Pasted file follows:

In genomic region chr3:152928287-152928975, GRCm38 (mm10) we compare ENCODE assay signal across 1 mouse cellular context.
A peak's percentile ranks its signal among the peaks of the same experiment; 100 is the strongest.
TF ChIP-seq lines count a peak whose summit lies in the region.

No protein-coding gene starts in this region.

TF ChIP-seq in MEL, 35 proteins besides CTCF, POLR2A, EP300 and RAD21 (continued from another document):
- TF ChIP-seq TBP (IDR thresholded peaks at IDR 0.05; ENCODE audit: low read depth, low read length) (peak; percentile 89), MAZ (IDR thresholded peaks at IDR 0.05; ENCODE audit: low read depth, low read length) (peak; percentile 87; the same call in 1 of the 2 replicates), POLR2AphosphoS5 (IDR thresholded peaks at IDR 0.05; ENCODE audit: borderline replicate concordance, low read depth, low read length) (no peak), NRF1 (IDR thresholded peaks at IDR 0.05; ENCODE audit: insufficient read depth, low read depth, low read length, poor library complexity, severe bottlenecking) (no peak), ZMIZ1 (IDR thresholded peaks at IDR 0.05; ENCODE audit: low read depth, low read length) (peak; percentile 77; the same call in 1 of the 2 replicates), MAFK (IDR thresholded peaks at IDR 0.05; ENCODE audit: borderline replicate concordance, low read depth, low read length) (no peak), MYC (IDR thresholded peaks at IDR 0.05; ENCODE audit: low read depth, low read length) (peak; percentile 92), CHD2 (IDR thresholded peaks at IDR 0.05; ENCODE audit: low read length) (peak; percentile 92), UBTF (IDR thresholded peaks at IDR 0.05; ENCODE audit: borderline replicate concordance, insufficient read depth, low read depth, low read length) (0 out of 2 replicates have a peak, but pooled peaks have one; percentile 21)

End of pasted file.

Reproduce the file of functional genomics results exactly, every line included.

In genomic region chr3:152928287-152928975, GRCm38 (mm10) we compare ENCODE assay signal across 1 mouse cellular context.
A peak's percentile ranks its signal among the peaks of the same experiment; 100 is the strongest.
TF ChIP-seq lines count a peak whose summit lies in the region.

No protein-coding gene starts in this region.

TF ChIP-seq in MEL, 35 proteins besides CTCF, POLR2A, EP300 and RAD21 (continued from another document):
- TF ChIP-seq TBP (IDR thresholded peaks at IDR 0.05; ENCODE audit: low read depth, low read length) (peak; percentile 89), MAZ (IDR thresholded peaks at IDR 0.05; ENCODE audit: low read depth, low read length) (peak; percentile 87; the same call in 1 of the 2 replicates), POLR2AphosphoS5 (IDR thresholded peaks at IDR 0.05; ENCODE audit: borderline replicate concordance, low read depth, low read length) (no peak), NRF1 (IDR thresholded peaks at IDR 0.05; ENCODE audit: insufficient read depth, low read depth, low read length, poor library complexity, severe bottlenecking) (no peak), ZMIZ1 (IDR thresholded peaks at IDR 0.05; ENCODE audit: low read depth, low read length) (peak; percentile 77; the same call in 1 of the 2 replicates), MAFK (IDR thresholded peaks at IDR 0.05; ENCODE audit: borderline replicate concordance, low read depth, low read length) (no peak), MYC (IDR thresholded peaks at IDR 0.05; ENCODE audit: low read depth, low read length) (peak; percentile 92), CHD2 (IDR thresholded peaks at IDR 0.05; ENCODE audit: low read length) (peak; percentile 92), UBTF (IDR thresholded peaks at IDR 0.05; ENCODE audit: borderline replicate concordance, insufficient read depth, low read depth, low read length) (0 out of 2 replicates have a peak, but pooled peaks have one; percentile 21)